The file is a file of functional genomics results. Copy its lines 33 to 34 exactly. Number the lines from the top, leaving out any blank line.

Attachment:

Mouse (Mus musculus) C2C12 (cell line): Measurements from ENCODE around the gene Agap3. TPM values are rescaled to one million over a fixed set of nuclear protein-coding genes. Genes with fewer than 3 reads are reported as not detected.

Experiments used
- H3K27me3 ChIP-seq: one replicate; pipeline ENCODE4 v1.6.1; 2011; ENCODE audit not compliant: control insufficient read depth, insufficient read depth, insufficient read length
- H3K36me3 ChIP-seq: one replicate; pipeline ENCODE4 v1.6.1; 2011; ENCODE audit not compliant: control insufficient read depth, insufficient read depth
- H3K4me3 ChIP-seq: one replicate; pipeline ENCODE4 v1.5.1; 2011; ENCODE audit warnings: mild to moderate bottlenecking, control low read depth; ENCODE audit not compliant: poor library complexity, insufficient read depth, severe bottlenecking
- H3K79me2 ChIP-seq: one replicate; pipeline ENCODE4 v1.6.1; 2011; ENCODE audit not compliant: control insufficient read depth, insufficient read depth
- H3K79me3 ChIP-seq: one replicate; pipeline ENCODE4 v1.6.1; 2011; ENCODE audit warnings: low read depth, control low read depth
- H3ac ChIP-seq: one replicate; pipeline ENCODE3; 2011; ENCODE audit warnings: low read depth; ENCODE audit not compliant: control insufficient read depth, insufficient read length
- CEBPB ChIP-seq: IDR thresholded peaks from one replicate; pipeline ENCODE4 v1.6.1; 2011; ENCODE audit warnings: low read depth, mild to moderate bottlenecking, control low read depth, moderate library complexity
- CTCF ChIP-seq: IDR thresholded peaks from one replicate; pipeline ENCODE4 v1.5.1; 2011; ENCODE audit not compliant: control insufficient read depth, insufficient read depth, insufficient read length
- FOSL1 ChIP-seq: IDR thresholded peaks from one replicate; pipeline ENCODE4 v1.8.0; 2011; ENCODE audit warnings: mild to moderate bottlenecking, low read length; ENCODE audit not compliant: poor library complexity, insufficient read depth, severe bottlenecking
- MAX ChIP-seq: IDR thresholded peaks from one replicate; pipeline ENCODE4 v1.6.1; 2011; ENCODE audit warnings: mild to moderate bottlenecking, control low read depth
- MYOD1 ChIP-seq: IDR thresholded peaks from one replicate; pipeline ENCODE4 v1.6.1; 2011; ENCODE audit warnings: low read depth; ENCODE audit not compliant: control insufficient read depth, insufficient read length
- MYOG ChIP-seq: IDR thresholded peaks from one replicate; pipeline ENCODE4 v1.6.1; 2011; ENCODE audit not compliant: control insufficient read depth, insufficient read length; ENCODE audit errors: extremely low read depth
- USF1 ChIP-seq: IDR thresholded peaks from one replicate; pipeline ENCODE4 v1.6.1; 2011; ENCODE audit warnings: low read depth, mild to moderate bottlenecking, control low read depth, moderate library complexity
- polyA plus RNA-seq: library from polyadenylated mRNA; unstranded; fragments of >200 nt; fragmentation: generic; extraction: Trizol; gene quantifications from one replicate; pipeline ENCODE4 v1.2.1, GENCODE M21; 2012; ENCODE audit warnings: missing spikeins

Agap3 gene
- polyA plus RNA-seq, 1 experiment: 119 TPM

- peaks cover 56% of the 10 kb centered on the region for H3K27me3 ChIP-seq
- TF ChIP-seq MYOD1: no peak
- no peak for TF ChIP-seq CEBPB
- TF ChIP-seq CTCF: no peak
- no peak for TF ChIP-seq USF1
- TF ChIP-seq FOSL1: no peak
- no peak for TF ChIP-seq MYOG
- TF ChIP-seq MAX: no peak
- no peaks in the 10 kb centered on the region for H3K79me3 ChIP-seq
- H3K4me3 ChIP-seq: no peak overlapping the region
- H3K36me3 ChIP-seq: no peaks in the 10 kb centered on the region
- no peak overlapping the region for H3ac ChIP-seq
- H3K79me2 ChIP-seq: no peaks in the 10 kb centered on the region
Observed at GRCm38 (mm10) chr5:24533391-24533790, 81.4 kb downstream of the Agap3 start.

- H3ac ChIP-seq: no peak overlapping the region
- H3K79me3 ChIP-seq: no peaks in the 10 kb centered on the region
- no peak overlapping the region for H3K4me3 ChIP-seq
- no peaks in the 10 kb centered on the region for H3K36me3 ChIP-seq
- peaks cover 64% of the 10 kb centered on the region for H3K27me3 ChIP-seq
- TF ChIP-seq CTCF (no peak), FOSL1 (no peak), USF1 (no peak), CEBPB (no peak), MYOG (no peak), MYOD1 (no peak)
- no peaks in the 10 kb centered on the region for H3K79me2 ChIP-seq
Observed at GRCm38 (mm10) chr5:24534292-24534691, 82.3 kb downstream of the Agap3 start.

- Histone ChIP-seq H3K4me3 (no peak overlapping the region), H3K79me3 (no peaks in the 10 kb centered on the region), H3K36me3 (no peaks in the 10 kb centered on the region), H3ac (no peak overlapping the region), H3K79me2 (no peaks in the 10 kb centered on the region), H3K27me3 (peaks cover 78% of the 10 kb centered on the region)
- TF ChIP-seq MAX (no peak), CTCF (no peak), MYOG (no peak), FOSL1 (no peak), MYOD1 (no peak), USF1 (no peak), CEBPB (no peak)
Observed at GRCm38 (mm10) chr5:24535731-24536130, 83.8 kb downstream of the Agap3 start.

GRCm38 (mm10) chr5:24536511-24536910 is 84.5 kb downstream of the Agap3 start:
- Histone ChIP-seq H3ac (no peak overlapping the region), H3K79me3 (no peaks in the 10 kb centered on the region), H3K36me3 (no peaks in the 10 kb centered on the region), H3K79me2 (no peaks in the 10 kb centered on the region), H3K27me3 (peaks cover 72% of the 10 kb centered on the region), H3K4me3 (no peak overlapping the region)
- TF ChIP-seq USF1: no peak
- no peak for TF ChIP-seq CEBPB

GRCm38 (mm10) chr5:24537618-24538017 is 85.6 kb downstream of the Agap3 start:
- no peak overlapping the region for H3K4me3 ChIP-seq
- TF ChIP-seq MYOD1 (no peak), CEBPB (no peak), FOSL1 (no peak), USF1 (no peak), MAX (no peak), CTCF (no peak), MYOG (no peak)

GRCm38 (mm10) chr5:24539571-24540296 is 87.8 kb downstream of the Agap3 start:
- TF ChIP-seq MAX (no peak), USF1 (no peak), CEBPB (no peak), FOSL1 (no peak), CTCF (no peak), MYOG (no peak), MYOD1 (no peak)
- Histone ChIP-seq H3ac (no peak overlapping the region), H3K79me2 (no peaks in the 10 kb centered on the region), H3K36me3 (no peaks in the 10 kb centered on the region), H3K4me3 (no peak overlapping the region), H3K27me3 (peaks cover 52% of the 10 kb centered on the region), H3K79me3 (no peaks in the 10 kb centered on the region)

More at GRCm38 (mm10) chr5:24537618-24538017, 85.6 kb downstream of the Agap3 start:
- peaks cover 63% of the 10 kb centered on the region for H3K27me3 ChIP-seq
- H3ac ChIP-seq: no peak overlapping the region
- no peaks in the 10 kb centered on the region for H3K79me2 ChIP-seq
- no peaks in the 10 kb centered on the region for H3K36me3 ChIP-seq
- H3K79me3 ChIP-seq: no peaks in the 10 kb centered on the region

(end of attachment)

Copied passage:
- H3ac ChIP-seq: no peak overlapping the region
- H3K79me3 ChIP-seq: no peaks in the 10 kb centered on the region